Of particular importance, all of the Selections and Functions' versions of Framework added the ability to share "cut and paste" (memory buffer data) between Windows and Framework. For detailed feature lists and screen shots see the Framework homepage listed below.

Selections and Functions continues to sell Framework — though no price is available publicly.


In addition to frame types with compiled executable code, the current versions, 9 and 10, Framework IX, and Framework X, which run in virtual mode on a thunking platform includes a dynamic link library file (.FWL) that contain 32 bit flat memory GUI/API code that can be called by FRED as a function to run on the host operating system accepting parameters and returning a value. Present versions include the FrameworkPascal compiler, which extend Framework making it possible to compile .FWL filed that access Windows API.

The spreadsheet program was superior in its day, offering true 3D capability, where spreadsheets could form an outline which can be "opened" to reveal a separate spreadsheet, as well as other frame types — a feat of sheer convenient function never again seen and further enhanced in later versions.

Framework's built-in interpreter, the FRED (Frame Editor) computer language, was based on Lisp eval function. It can reference all frames and types across the product and can sense and perform all user interface operations.


Framework works on most versions of Microsoft Windows. Framework 7 was the last version which can be run on Windows 95/98/ME or on DOS. Framework 8 and 9 were designed to run on Windows XP, but not in Windows 9x or DOS. Official updates are provided to run Framework on Windows 7 and 8. Framework VIII, Framework IX and Framework 10 runs in a thunking[7] virtual machine platform integrated with the latest version of Windows.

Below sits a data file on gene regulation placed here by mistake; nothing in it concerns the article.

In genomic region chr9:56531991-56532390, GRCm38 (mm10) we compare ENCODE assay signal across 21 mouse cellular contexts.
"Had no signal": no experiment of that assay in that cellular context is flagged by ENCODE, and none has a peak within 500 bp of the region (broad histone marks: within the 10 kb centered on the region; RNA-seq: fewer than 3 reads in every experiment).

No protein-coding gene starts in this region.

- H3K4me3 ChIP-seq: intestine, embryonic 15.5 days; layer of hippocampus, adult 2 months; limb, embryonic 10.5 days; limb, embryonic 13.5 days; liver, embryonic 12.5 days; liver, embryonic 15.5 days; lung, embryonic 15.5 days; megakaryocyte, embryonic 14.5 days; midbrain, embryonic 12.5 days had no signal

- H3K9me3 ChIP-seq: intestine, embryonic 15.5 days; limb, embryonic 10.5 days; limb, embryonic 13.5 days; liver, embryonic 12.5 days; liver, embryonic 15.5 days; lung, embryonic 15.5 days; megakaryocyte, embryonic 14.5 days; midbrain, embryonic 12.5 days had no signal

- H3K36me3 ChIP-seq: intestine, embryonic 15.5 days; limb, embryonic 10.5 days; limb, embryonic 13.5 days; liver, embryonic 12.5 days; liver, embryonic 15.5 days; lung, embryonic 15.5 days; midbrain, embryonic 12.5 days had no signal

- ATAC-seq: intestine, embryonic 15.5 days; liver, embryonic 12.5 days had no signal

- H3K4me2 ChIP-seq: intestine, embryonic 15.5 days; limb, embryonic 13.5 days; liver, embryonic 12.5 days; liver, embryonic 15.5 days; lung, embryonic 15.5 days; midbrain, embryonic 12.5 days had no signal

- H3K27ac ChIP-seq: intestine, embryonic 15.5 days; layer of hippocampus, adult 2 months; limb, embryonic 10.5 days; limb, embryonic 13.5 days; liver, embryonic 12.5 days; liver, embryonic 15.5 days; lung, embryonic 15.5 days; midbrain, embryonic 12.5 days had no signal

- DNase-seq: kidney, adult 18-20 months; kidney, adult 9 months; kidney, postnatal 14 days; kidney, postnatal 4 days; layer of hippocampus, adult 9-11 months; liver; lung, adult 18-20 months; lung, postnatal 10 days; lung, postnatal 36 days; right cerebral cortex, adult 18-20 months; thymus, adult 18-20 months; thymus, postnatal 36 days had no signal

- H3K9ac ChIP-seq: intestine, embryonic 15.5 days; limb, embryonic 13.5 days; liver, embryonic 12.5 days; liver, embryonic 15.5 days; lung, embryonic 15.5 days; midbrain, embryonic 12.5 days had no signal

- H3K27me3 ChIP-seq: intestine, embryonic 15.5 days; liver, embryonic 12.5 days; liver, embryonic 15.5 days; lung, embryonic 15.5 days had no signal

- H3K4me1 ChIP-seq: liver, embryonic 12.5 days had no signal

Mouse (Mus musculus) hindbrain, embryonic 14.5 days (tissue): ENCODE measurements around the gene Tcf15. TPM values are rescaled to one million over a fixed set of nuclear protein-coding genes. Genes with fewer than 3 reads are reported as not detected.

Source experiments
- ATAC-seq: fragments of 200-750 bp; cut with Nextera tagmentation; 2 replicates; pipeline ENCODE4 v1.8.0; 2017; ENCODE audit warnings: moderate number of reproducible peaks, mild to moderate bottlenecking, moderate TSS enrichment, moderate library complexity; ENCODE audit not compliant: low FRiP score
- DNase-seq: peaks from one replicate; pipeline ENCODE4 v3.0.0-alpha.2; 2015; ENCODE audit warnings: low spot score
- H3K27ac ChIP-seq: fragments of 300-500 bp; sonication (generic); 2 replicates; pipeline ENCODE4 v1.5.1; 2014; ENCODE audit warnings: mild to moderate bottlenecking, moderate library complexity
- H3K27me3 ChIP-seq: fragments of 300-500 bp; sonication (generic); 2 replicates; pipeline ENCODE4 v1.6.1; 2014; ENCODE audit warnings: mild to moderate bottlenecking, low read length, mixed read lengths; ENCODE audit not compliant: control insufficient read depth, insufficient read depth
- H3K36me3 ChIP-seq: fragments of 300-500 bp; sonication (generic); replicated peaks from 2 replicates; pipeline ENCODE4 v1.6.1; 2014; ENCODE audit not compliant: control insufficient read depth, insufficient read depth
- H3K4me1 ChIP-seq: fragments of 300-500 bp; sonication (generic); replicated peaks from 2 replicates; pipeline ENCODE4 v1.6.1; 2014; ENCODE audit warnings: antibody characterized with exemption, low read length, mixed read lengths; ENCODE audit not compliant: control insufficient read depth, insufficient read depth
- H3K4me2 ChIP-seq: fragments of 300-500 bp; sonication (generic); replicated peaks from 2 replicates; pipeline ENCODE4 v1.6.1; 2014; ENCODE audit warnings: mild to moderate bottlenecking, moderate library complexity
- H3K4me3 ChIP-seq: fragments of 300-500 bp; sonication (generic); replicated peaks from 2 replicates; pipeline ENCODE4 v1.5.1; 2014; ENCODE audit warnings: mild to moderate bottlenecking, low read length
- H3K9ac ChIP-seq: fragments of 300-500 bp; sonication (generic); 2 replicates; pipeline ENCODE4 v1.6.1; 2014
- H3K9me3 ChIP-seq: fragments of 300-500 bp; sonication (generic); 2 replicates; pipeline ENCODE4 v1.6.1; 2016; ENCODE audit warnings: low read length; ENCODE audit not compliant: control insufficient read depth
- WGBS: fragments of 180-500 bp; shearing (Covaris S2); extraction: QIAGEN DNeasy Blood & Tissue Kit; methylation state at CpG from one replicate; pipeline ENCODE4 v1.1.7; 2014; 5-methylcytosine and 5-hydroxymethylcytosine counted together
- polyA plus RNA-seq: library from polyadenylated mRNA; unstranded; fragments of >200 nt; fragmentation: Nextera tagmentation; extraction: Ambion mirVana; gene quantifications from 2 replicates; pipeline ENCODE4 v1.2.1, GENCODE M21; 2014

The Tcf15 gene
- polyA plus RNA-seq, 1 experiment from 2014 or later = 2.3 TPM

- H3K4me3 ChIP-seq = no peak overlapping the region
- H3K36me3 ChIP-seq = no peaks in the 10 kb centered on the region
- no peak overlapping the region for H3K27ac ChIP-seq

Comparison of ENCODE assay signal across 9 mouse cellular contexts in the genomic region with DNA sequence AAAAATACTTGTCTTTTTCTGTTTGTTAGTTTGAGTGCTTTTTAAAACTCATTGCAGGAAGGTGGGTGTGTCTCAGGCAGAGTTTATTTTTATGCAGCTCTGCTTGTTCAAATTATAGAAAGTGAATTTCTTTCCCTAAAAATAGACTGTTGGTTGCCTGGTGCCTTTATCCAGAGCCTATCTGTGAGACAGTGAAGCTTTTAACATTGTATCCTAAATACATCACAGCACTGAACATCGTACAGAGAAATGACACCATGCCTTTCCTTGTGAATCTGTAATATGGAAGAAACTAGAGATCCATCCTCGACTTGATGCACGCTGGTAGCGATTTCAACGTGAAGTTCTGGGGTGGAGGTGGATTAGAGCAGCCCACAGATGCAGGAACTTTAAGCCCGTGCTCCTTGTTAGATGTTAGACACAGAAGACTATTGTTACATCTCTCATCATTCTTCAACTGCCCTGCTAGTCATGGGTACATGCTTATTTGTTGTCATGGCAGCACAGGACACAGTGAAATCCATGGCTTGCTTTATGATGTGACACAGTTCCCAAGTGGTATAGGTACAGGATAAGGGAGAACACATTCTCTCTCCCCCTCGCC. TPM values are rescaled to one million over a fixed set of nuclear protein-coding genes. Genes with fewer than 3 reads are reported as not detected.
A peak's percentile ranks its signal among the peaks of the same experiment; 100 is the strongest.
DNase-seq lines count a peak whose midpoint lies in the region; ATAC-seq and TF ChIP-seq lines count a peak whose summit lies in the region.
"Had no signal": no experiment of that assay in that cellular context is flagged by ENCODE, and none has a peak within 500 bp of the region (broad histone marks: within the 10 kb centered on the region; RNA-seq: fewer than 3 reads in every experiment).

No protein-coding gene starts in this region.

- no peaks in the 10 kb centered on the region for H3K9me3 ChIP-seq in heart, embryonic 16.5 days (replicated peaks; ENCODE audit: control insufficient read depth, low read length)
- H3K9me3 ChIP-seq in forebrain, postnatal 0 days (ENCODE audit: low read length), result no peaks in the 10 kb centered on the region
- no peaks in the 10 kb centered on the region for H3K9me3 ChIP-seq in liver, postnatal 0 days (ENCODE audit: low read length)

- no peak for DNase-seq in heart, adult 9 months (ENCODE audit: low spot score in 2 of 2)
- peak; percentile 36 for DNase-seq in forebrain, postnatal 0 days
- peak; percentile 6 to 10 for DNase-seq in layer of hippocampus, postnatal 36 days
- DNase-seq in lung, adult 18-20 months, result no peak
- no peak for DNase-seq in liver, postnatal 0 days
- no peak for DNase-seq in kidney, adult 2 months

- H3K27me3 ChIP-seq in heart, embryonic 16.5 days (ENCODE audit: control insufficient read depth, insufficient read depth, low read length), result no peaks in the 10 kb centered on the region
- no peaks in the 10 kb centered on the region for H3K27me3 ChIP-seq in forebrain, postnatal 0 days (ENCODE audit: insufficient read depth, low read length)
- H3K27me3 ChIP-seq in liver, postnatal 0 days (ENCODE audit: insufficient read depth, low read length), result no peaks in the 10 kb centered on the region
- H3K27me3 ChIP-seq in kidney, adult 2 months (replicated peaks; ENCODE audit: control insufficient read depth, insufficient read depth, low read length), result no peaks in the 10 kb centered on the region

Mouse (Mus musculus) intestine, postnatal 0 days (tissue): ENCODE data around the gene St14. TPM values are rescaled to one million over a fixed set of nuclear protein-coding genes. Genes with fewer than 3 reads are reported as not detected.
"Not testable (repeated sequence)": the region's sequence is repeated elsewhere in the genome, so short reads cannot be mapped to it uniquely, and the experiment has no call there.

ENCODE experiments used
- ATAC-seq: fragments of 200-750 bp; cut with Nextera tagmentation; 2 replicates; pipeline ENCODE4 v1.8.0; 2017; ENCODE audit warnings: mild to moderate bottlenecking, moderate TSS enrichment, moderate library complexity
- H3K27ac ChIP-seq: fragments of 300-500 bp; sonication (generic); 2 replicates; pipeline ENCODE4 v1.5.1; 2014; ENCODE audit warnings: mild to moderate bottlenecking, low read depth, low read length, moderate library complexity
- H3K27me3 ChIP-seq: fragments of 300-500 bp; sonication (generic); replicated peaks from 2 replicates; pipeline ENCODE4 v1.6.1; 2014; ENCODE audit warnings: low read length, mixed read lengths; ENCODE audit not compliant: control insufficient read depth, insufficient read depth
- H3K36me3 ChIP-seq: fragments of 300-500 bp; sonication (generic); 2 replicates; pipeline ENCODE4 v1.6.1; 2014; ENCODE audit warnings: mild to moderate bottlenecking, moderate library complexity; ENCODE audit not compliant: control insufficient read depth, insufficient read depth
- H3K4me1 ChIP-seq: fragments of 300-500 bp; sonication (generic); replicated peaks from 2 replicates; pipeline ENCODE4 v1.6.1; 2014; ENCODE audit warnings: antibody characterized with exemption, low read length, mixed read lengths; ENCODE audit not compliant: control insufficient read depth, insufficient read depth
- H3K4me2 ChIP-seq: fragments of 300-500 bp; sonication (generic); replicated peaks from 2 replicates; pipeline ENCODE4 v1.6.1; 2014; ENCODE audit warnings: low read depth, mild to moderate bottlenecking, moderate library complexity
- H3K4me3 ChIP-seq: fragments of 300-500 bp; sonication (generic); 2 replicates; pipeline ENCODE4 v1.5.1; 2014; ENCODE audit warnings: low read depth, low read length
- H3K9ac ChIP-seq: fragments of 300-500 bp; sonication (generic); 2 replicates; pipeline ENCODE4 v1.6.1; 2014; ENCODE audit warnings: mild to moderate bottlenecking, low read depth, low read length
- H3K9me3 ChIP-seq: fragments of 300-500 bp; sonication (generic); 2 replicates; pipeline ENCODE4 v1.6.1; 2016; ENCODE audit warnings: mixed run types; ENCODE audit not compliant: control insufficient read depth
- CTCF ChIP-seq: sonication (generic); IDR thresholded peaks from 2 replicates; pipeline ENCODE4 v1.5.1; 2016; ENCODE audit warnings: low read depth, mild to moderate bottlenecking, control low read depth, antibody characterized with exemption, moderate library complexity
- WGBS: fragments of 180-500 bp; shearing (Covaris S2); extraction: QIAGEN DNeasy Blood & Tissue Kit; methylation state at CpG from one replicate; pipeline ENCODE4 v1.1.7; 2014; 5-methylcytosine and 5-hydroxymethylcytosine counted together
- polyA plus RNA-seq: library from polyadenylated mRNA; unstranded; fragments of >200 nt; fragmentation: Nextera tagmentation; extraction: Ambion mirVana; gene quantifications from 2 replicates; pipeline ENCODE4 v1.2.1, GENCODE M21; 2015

See also[edit]


  1. ^ Lammers, Susan M (1986). "Bob Carr". Programmers at Work. Microsoft Press. p. 208. ISBN 0-914845-71-3.
  2. ^ Lammers 1986, p. 207.
  3. ^ Lammers 1986, p. 216.
  4. ^ GREENBLATT, BRUCE. "Integrating MHS Services with Other Novell Products". novell.com. Micro Focus. Retrieved 11 September 2022.
  5. ^ Hergert, Douglas; Kamin, Jonathan (1989). Mastering Framework III. Sybex. ISBN 0-89588-513-1..
  6. ^ "Lotus Uses Framework". BYTE (advertisement). July 1985. pp. 94–95. Retrieved 27 October 2013.
  7. ^ Calcote, John. "Thunking: Using 16 Bit in OS2". archive.org. IBM OS2 Developer Magazine. Retrieved 11 September 2022.

External links[edit]